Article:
Hulu Hits 20 Million U.S. Subscribers, Plans to Add Offline Content Viewing
Hulu, the popular streaming service, announced today that its platform now boasts over 20 million U.S. subscribers and that the company plans to offer users the ability download Hulu content to watch offline in the near future.
The announcement was made at the Digital Content NewFronts in New York, where Hulu executives were joined by a number of celebrities, including Elisabeth Moss, Sarah Silverman and Mindy Kaling, to share with advertisers the planned media for the upcoming year.
At the event, Hulu unveiled that it plans to become the first company to offer a downloadable content experience with opportunities for advertisers. With the new feature, subscribers will be able to access all of Hulu’s content on the go, without the need for an internet connection, while advertisers are still able to reach a targeted audience through offline ads.
In an accompanying blog post written for advertisers, Hulu emphasizes its current user engagement.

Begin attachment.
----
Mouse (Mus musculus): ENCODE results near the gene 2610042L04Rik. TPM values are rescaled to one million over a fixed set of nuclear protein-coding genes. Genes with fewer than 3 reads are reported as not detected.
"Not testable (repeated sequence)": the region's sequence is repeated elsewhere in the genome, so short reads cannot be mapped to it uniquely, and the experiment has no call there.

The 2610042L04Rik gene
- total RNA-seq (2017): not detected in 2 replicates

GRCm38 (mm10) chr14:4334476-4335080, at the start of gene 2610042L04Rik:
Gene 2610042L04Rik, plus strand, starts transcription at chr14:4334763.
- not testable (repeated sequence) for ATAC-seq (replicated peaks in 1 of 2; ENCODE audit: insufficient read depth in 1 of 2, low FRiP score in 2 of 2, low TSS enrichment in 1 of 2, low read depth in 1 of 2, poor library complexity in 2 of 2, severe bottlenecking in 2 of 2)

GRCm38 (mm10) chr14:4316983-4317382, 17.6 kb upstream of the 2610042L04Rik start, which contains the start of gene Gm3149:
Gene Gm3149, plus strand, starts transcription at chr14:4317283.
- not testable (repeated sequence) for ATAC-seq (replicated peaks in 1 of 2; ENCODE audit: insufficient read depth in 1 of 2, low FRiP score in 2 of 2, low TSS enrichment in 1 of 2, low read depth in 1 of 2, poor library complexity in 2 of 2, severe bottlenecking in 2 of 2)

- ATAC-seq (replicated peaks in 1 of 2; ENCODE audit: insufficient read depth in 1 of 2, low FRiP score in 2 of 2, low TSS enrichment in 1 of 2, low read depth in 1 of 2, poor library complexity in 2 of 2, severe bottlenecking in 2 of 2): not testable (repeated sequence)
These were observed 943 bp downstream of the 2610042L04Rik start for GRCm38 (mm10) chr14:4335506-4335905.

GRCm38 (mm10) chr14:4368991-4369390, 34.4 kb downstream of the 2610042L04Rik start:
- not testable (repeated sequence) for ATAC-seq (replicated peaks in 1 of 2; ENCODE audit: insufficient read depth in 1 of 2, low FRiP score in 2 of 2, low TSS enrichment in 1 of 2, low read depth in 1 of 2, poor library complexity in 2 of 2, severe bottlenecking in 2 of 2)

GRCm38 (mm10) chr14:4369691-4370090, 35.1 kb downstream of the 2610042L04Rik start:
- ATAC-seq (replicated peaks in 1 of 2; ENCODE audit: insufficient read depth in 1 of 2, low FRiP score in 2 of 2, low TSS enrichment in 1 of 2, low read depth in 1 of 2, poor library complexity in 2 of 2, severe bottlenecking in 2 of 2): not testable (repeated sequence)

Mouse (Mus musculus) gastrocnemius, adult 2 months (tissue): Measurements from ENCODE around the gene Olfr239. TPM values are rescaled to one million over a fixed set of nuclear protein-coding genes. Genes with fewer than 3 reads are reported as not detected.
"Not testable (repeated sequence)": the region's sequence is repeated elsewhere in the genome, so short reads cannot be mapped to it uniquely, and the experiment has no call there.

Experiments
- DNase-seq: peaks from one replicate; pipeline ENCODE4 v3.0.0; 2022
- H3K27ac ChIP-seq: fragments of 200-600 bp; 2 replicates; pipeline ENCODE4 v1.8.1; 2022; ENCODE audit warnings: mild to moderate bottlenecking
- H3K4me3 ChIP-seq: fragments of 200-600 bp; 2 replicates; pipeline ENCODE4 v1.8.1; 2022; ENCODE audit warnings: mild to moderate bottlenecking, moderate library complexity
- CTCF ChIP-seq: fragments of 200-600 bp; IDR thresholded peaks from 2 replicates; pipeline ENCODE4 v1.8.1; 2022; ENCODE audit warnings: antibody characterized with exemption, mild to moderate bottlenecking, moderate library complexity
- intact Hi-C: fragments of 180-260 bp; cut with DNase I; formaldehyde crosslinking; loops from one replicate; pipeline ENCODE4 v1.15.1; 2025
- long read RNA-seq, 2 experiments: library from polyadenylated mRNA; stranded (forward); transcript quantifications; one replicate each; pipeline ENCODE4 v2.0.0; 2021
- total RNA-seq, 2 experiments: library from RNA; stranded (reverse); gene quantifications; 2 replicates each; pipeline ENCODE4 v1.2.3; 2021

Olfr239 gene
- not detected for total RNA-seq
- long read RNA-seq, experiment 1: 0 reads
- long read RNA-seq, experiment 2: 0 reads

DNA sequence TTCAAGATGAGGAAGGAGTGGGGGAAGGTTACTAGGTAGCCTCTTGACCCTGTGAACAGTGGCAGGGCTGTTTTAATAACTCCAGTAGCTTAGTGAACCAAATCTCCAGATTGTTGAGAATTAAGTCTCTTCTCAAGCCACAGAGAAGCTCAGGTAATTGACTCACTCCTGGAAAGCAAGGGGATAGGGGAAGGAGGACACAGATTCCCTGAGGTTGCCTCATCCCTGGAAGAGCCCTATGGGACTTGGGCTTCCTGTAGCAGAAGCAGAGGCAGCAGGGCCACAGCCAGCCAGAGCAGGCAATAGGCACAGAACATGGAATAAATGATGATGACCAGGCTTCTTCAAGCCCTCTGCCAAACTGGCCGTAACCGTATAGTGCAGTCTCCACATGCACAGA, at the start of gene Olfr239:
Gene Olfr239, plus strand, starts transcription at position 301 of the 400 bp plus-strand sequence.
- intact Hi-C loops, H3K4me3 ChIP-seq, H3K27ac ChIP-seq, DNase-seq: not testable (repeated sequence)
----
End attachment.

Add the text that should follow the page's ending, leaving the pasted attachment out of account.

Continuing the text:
Hulu viewers are watching more TV than ever. Today, total engagement is up 60 percent. And in just three quarters we’ve added more U.S. subscribers than any other pay TV brand – and grown ad-subscriptions by 40% year-over-year. At a time when most media companies are grasping for growth, Hulu is experiencing serious momentum.
Hulu faces steep competition, as its subscription numbers still lag significantly behind rival Netflix (NFLX), which has 55 million U.S. subscribers and 125 million total worldwide. However, CEO Randy Feer believes the company is well-positioned for growth, sharing his bullish sentiment in light of the competition.
“We are the only place that delivers award-winning content, ad loads less than half that of traditional television, with ads that are always viewable and always in a brand-safe environment — and we are leading the TV and advertising industries into the future.”
While surpassing Netflix, which is now valued at over $135 billion, might seem like a daunting task from a business development perspective, TV-star Mindy Kaling was far less worried:
“Hulu doesn’t just drown you with 12 episodes of a show all at once, and then an Adam Sandler movie every other week, also isn’t an add-on to the website where you buy tampons and garden hoses.”
Of course, Kaling is referring to Netflix and Hulu’s other main competitor, Amazon (AMZN), which recently purchased rights to the Lord of the Rings franchise for a reported $250 million. Regardless, it’s clear that Hulu must keep innovating to keep up with the rapidly growing streaming market.